Adults need 140 micrograms of iodine per day. Most people should be able to get all the iodine they need by eating a varied and balanced diet.
According to the UK Scientific Advisory Committee on Nutrition (SACN), there is public health concern that iodine intakes have become marginally adequate or actually inadequate for particular needs, especially during adolescence, reproduction and gestation and development.
The 2018 National Diet and Nutrition Survey found low levels of iodine in nine per cent of children aged 4 to 10 years, 12 per cent of children aged 11 to 18 years, 14 per cent of adults aged 19-64 and eight per cent of adults aged 65 years and over.
Iodine is a trace element found in seawater, rocks and some types of soil. In the human body, it is essential for the production of the hormones thyroxine and triiodothyronine in the thyroid gland – these regulate how energy is produced and used up in the body. Too much or too little iodine can throw our metabolism off balance. Iodine is also necessary for the development of the nervous system and cognitive abilities in infancy and childhood.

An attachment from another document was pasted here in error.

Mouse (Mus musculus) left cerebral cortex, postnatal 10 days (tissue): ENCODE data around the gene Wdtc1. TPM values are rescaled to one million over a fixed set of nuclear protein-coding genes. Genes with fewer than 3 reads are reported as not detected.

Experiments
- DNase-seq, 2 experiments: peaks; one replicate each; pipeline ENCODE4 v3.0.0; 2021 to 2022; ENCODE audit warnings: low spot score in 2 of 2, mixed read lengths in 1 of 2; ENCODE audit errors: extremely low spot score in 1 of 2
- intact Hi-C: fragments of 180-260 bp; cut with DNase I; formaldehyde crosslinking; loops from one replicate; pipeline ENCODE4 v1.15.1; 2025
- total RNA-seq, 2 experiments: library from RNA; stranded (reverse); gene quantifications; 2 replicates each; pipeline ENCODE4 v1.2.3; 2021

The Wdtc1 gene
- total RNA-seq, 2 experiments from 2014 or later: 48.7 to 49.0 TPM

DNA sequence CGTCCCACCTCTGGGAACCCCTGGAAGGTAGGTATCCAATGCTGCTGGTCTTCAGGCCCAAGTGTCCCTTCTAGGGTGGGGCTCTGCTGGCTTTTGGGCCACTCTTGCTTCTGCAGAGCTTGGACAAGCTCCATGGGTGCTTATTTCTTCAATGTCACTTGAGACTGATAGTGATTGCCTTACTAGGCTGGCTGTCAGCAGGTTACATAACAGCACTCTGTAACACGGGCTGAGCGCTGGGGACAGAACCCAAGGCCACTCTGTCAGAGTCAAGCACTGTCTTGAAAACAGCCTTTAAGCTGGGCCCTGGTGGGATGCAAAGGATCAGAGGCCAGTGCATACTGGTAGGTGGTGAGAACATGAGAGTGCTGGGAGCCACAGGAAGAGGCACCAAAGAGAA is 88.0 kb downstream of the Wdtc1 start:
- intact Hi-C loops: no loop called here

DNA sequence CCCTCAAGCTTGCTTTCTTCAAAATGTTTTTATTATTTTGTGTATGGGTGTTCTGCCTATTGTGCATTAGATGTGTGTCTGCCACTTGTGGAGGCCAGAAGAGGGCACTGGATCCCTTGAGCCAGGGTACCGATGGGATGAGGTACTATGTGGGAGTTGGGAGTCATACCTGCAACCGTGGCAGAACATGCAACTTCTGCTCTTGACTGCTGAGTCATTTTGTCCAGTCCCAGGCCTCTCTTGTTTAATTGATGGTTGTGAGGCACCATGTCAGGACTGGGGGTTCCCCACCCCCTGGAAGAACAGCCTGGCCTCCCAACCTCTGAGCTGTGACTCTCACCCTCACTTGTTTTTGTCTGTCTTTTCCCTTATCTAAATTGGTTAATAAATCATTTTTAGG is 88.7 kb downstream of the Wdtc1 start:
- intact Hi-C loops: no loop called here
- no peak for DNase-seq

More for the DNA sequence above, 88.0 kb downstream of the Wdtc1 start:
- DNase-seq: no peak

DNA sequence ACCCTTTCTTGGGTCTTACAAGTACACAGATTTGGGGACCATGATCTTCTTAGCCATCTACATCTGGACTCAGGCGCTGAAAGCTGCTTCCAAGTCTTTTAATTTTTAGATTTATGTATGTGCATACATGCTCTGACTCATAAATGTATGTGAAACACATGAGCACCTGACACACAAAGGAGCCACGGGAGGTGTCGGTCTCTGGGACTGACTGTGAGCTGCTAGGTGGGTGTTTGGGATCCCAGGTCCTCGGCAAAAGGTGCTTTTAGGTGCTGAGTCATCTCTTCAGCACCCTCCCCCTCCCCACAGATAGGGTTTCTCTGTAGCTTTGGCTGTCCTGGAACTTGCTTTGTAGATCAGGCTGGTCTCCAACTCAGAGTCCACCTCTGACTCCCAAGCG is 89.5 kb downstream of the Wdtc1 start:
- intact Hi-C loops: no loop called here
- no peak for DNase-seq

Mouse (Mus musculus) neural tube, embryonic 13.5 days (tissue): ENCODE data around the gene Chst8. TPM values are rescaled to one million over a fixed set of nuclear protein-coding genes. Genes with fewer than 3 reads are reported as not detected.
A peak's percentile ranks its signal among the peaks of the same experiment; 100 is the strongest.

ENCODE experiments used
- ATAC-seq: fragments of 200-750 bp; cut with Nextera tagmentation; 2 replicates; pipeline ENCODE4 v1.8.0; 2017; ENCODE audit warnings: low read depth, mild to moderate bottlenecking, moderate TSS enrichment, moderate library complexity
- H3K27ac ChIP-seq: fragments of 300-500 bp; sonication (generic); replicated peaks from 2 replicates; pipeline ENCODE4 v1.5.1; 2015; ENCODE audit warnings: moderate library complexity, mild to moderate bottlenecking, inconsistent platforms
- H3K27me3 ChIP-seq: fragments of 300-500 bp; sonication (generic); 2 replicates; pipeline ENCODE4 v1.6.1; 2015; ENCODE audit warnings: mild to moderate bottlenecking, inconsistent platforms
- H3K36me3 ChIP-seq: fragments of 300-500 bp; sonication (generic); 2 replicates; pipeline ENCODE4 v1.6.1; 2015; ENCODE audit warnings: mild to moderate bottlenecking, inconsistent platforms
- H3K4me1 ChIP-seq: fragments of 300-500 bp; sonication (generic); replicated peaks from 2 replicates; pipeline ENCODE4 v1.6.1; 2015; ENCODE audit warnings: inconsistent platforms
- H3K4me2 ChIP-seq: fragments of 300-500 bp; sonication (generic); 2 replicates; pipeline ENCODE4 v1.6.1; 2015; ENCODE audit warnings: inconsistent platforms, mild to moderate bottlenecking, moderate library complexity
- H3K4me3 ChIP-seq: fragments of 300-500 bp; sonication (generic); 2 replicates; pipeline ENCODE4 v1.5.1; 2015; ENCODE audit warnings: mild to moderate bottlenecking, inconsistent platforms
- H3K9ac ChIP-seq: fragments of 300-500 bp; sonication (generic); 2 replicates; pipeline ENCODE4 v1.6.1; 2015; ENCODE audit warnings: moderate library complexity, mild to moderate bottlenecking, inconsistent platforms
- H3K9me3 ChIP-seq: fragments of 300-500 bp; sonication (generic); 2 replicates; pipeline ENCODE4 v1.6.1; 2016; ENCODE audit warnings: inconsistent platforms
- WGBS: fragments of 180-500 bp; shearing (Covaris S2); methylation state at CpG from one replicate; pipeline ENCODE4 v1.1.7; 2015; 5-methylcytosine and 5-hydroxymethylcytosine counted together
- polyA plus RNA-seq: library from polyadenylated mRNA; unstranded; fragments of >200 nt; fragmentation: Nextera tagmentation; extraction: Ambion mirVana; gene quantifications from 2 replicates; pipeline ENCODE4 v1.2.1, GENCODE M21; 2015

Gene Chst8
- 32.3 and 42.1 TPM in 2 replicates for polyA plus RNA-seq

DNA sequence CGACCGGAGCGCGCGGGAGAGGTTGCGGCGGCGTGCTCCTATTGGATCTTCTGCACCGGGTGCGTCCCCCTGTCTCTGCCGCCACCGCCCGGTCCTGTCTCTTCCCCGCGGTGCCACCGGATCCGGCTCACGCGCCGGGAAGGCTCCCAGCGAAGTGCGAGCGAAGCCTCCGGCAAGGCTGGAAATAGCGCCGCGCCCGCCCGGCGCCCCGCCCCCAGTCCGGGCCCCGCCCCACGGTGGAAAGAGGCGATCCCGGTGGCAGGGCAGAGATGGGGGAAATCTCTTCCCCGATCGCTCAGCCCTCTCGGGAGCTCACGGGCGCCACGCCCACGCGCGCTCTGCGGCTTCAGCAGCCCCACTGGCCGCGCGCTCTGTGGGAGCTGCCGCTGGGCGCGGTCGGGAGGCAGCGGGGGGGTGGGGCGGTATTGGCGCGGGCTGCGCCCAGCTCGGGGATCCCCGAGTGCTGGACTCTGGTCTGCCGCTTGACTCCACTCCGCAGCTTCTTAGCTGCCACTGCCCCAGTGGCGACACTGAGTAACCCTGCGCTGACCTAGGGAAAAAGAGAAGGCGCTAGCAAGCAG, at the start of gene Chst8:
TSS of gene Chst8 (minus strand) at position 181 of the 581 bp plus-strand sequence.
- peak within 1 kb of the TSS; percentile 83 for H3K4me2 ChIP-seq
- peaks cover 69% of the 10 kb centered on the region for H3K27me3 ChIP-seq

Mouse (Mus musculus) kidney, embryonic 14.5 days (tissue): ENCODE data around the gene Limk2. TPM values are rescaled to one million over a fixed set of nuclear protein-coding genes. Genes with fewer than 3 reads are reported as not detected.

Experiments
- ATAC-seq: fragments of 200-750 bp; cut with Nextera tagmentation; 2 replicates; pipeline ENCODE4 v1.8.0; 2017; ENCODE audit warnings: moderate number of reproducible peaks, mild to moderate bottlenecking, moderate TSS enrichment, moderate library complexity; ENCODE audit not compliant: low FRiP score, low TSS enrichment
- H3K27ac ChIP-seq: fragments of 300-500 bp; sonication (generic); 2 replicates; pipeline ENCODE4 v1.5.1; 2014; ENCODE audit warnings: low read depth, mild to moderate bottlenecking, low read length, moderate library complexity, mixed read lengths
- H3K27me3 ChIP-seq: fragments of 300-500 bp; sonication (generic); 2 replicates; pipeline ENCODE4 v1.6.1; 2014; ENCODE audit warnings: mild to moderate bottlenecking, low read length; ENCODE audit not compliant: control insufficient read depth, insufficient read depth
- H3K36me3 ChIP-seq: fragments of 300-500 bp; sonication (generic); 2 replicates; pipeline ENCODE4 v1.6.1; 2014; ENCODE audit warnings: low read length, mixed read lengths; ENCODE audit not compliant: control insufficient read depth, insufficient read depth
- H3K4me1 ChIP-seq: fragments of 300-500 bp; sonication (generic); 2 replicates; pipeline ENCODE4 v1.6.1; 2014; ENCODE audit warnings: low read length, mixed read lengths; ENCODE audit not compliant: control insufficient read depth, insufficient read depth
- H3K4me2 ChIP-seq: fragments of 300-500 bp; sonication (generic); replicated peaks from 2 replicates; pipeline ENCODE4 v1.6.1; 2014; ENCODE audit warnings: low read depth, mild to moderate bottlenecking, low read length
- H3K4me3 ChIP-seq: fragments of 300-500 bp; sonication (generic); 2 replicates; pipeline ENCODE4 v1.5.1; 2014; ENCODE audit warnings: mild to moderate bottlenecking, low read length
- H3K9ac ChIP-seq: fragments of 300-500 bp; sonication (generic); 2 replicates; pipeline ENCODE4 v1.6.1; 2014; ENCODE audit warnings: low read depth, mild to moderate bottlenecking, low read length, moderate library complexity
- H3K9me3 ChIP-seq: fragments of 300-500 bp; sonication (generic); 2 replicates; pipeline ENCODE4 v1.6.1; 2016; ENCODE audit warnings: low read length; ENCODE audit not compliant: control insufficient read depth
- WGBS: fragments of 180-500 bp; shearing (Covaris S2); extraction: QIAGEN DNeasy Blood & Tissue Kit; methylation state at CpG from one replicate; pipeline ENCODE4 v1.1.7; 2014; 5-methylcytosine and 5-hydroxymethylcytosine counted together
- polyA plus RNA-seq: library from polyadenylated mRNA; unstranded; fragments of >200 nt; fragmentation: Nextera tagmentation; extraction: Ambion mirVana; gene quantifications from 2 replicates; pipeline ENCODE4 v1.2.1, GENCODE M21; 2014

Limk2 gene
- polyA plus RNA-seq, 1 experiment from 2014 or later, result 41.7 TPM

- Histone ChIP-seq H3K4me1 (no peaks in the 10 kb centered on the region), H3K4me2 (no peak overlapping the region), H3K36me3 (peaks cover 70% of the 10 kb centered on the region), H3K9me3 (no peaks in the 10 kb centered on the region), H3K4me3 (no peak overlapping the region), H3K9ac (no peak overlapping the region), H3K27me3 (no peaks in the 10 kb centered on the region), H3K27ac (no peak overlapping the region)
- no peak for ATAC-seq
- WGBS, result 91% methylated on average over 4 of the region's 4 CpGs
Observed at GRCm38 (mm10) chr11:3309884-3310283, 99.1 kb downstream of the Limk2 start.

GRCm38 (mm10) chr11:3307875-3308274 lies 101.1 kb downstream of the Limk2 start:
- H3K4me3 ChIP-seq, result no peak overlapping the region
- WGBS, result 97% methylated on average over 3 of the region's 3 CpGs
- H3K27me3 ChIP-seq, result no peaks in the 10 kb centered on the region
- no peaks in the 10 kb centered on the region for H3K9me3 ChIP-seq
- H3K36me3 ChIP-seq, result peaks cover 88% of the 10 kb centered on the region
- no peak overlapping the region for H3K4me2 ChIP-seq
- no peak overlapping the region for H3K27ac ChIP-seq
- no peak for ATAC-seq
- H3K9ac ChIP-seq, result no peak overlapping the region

The amount of iodine in plants depends on how much iodine is in the soil in which they grow (just as the levels in meat, chicken, eggs and dairy products reflect the amount of iodine used in the animal feed). On the other hand, seaweed is always a good source as it absorbs iodine from seawater. Kombu (kelp) is exceptionally rich in iodine – the highest amount of iodine in any food, so whilst seaweed consumption is encouraged, use kelp very sparingly.
Excess iodine can disrupt thyroid function leading to weight gain, hypothyroidism or hyperthyroidism. The Department of Health advise that intakes of up to 500 micrograms a day of iodine are unlikely to cause harm.
No, a healthy vegan diet containing the above foods on a daily basis, with some occasional seaweed and/or iodised salt (used sparingly) will cover your needs.
The best plant sources of iodine include sea vegetables (kombu, arame, wakame and nori) and iodised salt. The following foods have varying iodine content depending on iodine levels in the soil in which they’re grown: wholegrains, green beans, courgettes, kale, spring greens, watercress, strawberries and organic potatoes with skin. Amounts tend to be low and variable.
enlarged thyroid gland (goitre), tiredness, weight-gain, increased susceptibility to infections, depression, feeling cold at all times and dry and cracked skin.